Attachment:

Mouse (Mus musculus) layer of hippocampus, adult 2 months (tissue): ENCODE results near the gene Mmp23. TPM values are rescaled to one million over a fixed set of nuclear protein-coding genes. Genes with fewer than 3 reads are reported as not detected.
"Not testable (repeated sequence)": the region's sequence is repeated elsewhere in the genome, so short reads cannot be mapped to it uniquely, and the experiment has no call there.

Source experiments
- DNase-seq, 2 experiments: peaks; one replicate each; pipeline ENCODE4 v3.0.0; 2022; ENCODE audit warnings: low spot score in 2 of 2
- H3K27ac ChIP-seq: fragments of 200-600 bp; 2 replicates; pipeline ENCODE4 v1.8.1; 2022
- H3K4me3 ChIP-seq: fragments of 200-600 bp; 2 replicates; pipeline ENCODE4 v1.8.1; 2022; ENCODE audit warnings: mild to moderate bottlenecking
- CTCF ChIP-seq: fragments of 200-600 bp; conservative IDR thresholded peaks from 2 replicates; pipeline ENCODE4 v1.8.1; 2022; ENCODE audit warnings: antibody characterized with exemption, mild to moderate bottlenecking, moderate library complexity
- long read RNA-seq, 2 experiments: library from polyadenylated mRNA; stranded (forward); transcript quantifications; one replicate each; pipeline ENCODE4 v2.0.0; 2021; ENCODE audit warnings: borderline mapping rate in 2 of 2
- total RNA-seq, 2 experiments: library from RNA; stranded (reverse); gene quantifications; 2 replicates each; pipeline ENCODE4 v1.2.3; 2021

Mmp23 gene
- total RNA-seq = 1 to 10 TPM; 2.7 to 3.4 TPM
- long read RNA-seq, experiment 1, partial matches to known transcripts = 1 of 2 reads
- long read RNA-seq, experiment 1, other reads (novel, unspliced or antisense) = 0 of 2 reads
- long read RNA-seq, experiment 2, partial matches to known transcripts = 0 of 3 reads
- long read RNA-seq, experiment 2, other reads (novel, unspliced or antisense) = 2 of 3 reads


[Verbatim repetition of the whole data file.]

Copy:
Mouse (Mus musculus) layer of hippocampus, adult 2 months (tissue): ENCODE results near the gene Mmp23. TPM values are rescaled to one million over a fixed set of nuclear protein-coding genes. Genes with fewer than 3 reads are reported as not detected.
"Not testable (repeated sequence)": the region's sequence is repeated elsewhere in the genome, so short reads cannot be mapped to it uniquely, and the experiment has no call there.

Source experiments
- DNase-seq, 2 experiments: peaks; one replicate each; pipeline ENCODE4 v3.0.0; 2022; ENCODE audit warnings: low spot score in 2 of 2
- H3K27ac ChIP-seq: fragments of 200-600 bp; 2 replicates; pipeline ENCODE4 v1.8.1; 2022
- H3K4me3 ChIP-seq: fragments of 200-600 bp; 2 replicates; pipeline ENCODE4 v1.8.1; 2022; ENCODE audit warnings: mild to moderate bottlenecking
- CTCF ChIP-seq: fragments of 200-600 bp; conservative IDR thresholded peaks from 2 replicates; pipeline ENCODE4 v1.8.1; 2022; ENCODE audit warnings: antibody characterized with exemption, mild to moderate bottlenecking, moderate library complexity
- long read RNA-seq, 2 experiments: library from polyadenylated mRNA; stranded (forward); transcript quantifications; one replicate each; pipeline ENCODE4 v2.0.0; 2021; ENCODE audit warnings: borderline mapping rate in 2 of 2
- total RNA-seq, 2 experiments: library from RNA; stranded (reverse); gene quantifications; 2 replicates each; pipeline ENCODE4 v1.2.3; 2021

Mmp23 gene
- total RNA-seq = 1 to 10 TPM; 2.7 to 3.4 TPM
- long read RNA-seq, experiment 1, partial matches to known transcripts = 1 of 2 reads
- long read RNA-seq, experiment 1, other reads (novel, unspliced or antisense) = 0 of 2 reads
- long read RNA-seq, experiment 2, partial matches to known transcripts = 0 of 3 reads
- long read RNA-seq, experiment 2, other reads (novel, unspliced or antisense) = 2 of 3 reads